Yongsan troops receive New Horizons training
Soldiers from the U.S. ArmyAca,!a,,cs 94th Military Police Battalion receive New Horizons training Jan. 15 at the Yongsan Multipurpose Training Facility at Yongsan Garrison, Seoul, Republic of Korea.

<strong>YONGSAN GARRISON, Republic of Korea</strong> - American and Korean Soldiers and Civilian Employees throughout the Yongsan area participated in the 14th semiannual "New Horizons" training program Jan. 15.

New Horizons is a Korea-wide assembly designed to provide a review of safety issues, cultural awareness, and conduct and responsibility.

"The Army Family requires a proactive safety culture for our Soldiers and Civilians," Juan Vazquez, U.S. Army Garrison-Yongsan acting safety manager said during a brief at the Religious Retreat Center. "We must have a safety mindset at all times and integrate composite risk management 24 hours a day."

Due to the season, winter safety was a primary focus. The agenda consisted of driving in poor weather conditions, carbon monoxide poisoning prevention, cold weather injuries and drinking and driving, which went in accordance with an increase in driving under the influence incidents on Yongsan late last year.

Other local occurrences discussed were two pedestrian fatalities and motor vehicle accidents in recent months.

"Never give safety a day off," Vazquez said, citing a common slogan. "Use risk management to help weigh the benefits and costs of each risk, and plan ahead and make choices that prevent mishaps."

Hundreds more Soldiers and Civilians gathered at the Multipurpose Training Facility for a day of presentations and discussions about various issues. While safety took center stage, topics of professionalism, ethics and cultural awareness were also a large part of the forum.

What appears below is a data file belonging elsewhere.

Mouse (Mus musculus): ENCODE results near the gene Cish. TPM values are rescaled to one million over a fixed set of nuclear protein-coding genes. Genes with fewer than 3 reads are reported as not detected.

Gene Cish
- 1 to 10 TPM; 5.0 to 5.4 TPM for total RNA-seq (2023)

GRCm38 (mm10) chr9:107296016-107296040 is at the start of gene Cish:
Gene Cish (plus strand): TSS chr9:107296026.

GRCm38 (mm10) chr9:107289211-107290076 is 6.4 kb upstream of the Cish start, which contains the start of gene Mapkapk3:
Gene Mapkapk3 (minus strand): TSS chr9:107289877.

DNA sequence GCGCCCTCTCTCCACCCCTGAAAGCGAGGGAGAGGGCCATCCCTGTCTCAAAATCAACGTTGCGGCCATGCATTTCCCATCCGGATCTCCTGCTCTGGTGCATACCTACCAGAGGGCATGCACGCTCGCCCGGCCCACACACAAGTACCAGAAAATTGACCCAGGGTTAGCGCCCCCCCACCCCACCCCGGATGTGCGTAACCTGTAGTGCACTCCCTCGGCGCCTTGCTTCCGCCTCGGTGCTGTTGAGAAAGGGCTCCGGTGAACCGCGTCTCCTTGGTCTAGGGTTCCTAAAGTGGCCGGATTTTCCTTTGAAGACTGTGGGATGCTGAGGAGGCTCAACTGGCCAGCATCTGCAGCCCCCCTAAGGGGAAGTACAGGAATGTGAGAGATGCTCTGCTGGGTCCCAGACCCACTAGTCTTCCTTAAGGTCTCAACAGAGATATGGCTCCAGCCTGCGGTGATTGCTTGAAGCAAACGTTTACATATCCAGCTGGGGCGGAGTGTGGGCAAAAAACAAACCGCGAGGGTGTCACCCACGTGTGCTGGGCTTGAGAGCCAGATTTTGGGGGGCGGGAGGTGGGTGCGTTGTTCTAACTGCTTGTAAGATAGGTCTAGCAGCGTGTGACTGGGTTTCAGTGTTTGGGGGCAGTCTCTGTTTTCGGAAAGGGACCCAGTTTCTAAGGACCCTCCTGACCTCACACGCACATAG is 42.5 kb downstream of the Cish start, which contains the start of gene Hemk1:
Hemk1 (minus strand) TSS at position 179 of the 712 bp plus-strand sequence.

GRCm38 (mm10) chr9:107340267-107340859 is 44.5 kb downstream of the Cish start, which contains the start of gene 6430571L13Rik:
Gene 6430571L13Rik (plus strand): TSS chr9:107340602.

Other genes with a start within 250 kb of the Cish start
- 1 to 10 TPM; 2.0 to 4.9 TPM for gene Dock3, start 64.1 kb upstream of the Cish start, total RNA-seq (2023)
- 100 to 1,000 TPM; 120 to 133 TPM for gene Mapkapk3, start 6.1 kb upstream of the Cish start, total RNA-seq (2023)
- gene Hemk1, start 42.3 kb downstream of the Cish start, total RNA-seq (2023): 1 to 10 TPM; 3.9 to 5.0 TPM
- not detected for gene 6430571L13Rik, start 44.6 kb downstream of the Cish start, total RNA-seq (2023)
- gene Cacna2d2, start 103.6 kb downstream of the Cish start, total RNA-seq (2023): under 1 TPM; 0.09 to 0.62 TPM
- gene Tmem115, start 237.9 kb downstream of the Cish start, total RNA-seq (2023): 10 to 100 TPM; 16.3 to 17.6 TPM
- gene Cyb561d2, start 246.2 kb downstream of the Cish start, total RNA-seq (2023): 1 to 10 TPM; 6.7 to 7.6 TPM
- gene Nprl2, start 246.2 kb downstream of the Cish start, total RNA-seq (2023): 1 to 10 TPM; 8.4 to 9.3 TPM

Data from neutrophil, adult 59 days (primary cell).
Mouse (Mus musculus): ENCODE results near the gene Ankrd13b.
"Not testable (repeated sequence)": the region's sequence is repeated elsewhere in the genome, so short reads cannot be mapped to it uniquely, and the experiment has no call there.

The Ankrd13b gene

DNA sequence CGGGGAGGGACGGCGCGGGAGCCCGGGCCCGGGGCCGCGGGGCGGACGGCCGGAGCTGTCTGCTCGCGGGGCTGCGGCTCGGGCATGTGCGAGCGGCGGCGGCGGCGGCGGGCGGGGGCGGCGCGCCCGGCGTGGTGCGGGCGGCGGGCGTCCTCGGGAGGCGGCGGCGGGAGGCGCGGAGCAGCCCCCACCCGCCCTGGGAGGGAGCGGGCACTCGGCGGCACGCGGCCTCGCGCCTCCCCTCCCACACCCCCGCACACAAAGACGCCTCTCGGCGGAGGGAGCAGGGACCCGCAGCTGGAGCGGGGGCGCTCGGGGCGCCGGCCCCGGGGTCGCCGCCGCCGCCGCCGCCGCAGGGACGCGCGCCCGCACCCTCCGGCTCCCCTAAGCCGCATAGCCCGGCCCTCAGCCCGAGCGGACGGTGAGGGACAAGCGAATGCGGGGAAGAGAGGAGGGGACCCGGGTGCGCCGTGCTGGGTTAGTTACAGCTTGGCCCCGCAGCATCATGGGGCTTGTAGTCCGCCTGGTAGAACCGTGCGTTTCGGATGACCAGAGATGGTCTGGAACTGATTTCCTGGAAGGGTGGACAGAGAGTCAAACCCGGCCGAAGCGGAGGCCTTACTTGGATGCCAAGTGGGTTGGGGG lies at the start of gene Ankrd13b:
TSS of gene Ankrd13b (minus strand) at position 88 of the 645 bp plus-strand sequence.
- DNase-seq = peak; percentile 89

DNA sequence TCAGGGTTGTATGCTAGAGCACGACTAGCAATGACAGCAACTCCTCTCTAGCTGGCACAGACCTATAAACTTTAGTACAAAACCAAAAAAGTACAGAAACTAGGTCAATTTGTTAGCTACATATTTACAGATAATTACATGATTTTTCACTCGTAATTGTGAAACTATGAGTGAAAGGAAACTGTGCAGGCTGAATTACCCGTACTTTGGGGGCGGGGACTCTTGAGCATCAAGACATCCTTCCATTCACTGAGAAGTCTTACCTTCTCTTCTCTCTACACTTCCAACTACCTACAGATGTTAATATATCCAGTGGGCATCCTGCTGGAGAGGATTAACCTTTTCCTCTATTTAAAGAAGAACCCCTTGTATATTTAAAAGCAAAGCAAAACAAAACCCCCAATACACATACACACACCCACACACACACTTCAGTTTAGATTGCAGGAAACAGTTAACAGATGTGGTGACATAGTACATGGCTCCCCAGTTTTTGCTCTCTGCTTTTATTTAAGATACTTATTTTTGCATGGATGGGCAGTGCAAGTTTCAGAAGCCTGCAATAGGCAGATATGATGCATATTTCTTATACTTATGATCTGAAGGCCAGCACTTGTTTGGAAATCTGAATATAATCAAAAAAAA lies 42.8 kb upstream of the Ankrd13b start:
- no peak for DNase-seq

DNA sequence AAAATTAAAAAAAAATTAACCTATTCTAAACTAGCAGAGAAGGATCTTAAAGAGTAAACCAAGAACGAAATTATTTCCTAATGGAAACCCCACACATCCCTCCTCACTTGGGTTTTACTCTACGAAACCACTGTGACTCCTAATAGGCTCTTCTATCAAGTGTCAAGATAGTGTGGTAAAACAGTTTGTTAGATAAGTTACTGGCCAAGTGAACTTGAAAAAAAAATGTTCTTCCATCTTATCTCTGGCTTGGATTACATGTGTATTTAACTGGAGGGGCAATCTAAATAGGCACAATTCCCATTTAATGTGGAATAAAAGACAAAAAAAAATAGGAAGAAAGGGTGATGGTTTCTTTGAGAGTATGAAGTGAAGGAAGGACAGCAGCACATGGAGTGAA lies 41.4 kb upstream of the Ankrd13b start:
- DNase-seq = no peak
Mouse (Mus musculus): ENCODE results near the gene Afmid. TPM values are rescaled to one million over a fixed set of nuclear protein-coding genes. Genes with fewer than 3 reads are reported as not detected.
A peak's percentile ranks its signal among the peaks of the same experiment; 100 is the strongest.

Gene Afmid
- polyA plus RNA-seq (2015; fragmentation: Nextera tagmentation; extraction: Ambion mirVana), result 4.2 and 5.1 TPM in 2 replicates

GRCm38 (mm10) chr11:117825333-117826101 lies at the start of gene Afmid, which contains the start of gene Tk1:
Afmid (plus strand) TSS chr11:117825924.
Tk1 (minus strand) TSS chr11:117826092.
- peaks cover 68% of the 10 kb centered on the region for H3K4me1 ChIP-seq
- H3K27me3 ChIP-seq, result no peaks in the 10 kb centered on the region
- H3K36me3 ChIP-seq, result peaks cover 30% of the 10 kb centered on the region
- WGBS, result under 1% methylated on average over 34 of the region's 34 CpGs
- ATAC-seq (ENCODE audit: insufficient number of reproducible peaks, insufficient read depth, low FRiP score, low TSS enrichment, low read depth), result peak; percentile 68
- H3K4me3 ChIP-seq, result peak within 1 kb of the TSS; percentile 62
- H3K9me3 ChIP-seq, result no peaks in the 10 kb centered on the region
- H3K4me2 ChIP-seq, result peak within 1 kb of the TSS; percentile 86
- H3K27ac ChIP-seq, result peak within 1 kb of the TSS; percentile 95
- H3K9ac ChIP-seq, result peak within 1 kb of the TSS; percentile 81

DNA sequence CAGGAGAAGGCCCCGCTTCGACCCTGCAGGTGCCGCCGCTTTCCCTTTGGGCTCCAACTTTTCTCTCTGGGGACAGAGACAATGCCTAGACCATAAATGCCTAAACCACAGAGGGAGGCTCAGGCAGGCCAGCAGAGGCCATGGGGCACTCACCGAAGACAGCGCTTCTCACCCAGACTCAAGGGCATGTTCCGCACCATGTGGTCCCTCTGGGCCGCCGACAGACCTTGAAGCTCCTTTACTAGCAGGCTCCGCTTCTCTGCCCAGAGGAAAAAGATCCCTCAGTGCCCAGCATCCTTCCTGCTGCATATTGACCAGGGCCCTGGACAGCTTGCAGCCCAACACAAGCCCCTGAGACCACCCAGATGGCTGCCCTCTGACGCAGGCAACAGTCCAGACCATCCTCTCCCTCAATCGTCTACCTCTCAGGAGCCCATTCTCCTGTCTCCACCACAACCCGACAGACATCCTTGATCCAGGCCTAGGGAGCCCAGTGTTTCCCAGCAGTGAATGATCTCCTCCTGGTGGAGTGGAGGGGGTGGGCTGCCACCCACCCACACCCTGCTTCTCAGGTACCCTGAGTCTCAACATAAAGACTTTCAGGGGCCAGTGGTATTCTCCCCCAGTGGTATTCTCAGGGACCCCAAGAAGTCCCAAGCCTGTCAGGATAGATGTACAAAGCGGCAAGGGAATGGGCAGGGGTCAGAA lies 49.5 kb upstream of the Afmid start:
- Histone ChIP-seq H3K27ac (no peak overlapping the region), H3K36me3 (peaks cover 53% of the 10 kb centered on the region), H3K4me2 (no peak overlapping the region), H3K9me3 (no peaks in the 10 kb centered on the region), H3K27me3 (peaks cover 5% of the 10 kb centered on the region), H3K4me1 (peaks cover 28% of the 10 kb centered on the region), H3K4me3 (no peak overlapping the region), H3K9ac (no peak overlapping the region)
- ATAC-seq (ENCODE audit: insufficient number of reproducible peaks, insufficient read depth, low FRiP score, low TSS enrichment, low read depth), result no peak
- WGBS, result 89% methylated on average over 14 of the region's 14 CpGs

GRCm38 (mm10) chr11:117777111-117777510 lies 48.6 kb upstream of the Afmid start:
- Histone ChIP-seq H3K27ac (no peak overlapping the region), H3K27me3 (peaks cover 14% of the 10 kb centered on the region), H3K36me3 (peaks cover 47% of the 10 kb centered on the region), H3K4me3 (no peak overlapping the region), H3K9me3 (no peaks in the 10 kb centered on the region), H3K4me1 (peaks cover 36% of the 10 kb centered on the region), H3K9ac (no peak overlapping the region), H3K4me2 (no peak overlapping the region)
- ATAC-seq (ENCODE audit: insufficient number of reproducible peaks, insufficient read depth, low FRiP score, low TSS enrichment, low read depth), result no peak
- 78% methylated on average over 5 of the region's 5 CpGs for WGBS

"I want to reinforce the behavior we need to demonstrate to be ready to fight tonight and beginning your proud legacy of service here in the Republic of Korea," Lt. Gen. Joseph F. Fil Jr., 8th U.S. Army commander, said in his televised address to all military personnel on the peninsula.

"Soldiers are never off duty. Know the standards, live them and enforce them," he said. "KATUSAs and Korean servicemembers remain critical members of the United States Army team. They bridge multiple gaps - cultural, logistical and operational." Fil urged troops to absorb local resources to take in the Korean language and culture for maximized cohesion and self enlightenment.

Special Troops Battalion will conduct New Horizons training Jan. 23.

The New Horizons training program began in 2002 for all Army units in USFK. The down day for safety and cultural awareness training has helped to reduce accidents and enhance the Good Neighbor program, officials said.

Page last updated Fri July 22nd, 2011 at 12:16